To make sure that no tree was cut down to build his dream home, Udaipur businessman Kul Pradeep Singh built a home atop a 40-foot mango tree. He's even found a mention in the Limca Book of Records.
Imagine being able to pluck fresh mangoes without having to move from bed. Or waking up to the sounds of birds right next to you, with their nests built inside your bedroom.
For most of us, this sounds like a scene out of a Disney movie. But for Ajmer-born businessman Kul Pradeep Singh and his family, this is an everyday reality — their house is built atop a 40-foot mango tree!
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This three-storey treehouse has two bedrooms, a kitchen, a library and a living area, and is located in Udaipur. “The area where our treehouse stands is known for its fruit trees. People used to sell these fruits from over 4,000 trees for a living. But due to an increase in population, they started cutting the trees down,” he explains.
The pleasure of nature’s company
In 1999, Singh was in search of a plot in Udaipur, and had decided that he wouldn’t harm any trees in this area. “When I told a property dealer to not cut any trees and instead replant them somewhere else, he rejected the idea and left. So I took it as a challenge. Instead of uprooting the trees, I dedicated myself to constructing a house on one. Soon, I got hold of this plot, which had a mango tree in the centre, for a reasonable price,” he says.
The construction of Singh’s house was completed in one year with the help of an architect. The tree was around 20-feet-tall at the time, and the house was built with two floors. It stands nine feet above the ground and is supported by a tree trunk. The entire structure is made of steel and the walls and floors of the house are made of cellulose sheet as well as fibre. Four pillars are placed around the tree, which act as an electric conductor during lightning.
“You can see branches inside our kitchen and bedroom. We make necessary changes in the structure according to the growth of the tree. Birds and small animals who dwell in the tree are now our family members. To co-exist with other living beings is an absolute pleasure, and we love their company,” adds Singh, who worked in the electricity department for about eight years before starting his own company.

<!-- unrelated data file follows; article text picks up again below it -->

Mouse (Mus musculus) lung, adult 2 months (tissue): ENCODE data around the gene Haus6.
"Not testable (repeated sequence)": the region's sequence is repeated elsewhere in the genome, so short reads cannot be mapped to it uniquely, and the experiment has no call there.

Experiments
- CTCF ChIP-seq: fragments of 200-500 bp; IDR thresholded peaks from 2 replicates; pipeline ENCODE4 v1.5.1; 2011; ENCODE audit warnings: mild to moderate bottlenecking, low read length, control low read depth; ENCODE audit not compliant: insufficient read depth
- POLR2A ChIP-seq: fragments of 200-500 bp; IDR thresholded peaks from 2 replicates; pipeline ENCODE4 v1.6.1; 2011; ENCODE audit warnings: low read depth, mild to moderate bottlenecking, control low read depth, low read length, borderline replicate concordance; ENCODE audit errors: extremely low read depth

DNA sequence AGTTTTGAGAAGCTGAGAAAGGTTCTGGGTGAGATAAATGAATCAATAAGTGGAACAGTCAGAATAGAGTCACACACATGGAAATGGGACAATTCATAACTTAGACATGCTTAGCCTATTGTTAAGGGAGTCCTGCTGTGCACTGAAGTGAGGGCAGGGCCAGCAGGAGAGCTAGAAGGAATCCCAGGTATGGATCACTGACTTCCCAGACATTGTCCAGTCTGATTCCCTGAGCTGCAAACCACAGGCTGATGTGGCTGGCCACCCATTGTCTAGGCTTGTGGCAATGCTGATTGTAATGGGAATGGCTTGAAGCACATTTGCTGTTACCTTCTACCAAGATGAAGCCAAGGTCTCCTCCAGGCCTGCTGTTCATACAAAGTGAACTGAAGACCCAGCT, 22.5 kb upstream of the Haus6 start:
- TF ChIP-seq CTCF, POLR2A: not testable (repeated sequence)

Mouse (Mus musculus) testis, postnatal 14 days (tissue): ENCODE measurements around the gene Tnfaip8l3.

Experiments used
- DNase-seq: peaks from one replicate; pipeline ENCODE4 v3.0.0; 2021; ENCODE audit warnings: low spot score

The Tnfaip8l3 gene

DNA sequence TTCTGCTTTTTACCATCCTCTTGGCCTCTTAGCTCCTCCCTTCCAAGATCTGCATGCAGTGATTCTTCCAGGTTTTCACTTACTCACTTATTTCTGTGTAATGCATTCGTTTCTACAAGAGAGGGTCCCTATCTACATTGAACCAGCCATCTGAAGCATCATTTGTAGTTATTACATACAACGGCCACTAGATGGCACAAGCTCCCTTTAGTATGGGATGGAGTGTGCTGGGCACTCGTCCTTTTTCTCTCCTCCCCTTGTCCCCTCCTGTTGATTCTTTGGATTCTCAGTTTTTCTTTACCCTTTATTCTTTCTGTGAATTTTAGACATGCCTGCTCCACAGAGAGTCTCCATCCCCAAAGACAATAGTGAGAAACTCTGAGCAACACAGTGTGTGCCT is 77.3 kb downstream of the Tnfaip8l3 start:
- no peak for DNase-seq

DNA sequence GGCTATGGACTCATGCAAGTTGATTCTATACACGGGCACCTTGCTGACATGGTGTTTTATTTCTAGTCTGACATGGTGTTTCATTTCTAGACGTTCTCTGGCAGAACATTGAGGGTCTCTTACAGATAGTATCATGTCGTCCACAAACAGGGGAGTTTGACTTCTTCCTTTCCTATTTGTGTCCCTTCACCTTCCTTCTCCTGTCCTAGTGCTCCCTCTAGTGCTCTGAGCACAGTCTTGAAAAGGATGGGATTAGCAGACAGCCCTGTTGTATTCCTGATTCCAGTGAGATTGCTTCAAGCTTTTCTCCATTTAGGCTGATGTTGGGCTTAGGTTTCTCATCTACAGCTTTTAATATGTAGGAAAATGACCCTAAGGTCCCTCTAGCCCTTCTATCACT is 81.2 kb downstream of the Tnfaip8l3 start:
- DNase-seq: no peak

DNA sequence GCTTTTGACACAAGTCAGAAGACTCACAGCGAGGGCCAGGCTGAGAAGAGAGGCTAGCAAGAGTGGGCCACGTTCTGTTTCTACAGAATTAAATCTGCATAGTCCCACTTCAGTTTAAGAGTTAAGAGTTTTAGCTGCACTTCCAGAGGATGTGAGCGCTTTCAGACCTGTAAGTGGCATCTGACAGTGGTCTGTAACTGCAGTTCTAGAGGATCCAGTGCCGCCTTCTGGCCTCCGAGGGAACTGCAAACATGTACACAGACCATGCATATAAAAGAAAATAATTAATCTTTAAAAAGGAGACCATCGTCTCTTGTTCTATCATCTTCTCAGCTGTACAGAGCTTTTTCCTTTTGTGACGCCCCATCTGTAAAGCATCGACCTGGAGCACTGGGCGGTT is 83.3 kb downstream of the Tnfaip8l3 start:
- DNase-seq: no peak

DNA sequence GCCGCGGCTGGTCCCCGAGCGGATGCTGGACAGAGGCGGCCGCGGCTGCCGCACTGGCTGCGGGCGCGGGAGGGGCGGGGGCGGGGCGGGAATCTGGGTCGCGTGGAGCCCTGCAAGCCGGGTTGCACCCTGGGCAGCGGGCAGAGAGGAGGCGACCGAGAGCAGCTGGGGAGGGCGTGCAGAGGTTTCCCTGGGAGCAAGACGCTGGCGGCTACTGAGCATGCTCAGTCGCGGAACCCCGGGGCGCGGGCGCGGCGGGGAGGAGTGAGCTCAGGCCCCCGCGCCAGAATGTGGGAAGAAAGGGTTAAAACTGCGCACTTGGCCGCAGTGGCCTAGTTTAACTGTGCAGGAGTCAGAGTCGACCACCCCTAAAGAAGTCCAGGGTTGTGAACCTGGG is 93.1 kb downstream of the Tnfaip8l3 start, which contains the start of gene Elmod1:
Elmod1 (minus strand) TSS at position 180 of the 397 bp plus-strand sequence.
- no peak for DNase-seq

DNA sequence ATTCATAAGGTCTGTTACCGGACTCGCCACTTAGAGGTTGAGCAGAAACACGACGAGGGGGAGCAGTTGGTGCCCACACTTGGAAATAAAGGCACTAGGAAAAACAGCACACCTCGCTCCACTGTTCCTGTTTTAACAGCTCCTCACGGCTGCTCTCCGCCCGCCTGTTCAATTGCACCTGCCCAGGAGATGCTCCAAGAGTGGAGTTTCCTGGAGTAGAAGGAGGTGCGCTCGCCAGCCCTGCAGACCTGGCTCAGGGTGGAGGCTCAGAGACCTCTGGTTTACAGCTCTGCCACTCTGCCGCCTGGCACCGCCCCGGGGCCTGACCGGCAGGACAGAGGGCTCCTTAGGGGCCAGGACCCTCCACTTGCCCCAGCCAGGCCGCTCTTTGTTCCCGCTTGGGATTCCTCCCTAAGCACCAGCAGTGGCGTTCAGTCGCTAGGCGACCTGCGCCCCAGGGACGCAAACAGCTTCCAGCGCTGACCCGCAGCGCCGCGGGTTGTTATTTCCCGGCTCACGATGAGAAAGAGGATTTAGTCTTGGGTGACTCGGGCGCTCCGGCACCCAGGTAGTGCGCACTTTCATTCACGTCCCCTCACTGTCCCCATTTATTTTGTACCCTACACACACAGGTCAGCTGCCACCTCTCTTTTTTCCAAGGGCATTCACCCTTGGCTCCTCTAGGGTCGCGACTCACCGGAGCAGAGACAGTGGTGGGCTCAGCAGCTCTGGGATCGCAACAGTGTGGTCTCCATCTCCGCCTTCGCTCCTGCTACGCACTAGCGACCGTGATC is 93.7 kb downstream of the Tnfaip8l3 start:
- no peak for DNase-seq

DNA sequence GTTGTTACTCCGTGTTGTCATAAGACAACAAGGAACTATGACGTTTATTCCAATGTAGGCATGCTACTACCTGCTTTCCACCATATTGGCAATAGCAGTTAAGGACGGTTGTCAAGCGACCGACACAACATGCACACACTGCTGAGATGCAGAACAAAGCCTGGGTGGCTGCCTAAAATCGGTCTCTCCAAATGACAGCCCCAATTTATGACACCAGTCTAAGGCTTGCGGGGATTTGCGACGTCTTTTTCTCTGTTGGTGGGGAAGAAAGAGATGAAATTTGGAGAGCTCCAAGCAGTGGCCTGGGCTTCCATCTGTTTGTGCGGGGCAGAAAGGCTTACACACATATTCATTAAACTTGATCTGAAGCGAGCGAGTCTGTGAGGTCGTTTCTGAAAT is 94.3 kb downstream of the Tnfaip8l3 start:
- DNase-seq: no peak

So how much did the construction of this house cost? “I have kept no records of it. My only aim was to build a house to live in without disturbing the growth of the tree. I did, and I am satisfied,” says the 75-year-old businessman.
Singh says that seeing this model, interested people have contacted him to build a similar home. But no such collaborations have taken place till date. He states the reason, “At some point, they won’t compromise on the structure, which will lead to damaging the tree. I can’t compromise on that as well. I feel that not even a single leaf should be harmed by us.”
The mango tree has grown from 20 feet to 40 feet within 11 years. Singh’s house, which earlier had two floors, now stands tall with three. The first floor consists of a kitchen, bathroom and dining hall. On the second floor, there is a washroom, library and a bedroom. The third floor is made up of a single room with a roof, which can be opened to see the beautiful branches of the tree. He says his wife and son enjoy their lives in their house, and that they are rewarded by the tree with fresh mangoes every summer.
This treehouse has found its name in the Limca Book of Records and is visited by many tourists. So the next time you visit Udaipur, along with the beautiful forts and palaces, add this amazing treehouse to your itinerary.
Read this story in Hindi here.
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